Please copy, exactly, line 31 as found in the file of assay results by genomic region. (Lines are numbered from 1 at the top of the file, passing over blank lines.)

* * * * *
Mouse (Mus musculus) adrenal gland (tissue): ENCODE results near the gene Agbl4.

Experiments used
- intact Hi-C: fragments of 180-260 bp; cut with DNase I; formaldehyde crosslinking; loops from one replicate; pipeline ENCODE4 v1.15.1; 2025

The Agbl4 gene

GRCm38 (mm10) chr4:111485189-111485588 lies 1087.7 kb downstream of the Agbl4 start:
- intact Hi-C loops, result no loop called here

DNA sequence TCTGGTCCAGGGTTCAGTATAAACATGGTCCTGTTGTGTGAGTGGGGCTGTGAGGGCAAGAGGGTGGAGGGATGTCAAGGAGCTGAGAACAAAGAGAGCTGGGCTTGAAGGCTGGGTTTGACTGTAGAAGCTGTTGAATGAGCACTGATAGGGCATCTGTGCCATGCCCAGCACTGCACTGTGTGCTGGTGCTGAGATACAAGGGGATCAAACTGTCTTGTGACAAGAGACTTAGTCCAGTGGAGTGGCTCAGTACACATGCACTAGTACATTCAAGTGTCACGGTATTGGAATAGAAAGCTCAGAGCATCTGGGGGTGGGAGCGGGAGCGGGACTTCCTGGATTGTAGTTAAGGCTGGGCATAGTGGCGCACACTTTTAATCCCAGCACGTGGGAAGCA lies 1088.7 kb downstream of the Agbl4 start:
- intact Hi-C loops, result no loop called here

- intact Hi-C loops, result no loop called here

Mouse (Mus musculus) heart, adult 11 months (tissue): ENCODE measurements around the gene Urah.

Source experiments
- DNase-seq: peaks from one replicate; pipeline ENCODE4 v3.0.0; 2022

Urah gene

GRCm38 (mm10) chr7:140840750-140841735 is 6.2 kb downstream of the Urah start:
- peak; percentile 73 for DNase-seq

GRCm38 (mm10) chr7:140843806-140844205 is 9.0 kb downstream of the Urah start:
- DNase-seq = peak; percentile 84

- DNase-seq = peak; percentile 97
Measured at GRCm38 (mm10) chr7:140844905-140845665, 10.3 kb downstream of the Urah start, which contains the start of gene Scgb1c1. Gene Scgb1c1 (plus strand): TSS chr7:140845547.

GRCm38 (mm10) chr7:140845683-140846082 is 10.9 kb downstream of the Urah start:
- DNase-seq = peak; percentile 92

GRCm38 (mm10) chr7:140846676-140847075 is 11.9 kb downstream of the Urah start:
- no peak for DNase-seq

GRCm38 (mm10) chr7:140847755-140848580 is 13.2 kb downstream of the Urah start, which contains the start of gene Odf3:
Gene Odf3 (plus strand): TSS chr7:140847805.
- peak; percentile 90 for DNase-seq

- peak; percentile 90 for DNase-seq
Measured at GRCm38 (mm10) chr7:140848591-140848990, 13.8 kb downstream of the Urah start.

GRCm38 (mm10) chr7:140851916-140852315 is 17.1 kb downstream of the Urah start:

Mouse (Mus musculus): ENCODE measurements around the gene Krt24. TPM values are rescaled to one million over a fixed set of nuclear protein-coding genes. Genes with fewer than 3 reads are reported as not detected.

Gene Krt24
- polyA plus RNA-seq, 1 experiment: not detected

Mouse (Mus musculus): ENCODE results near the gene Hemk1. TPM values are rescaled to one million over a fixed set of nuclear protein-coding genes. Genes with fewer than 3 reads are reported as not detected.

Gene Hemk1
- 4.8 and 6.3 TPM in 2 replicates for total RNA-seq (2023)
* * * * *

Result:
Gene Krt24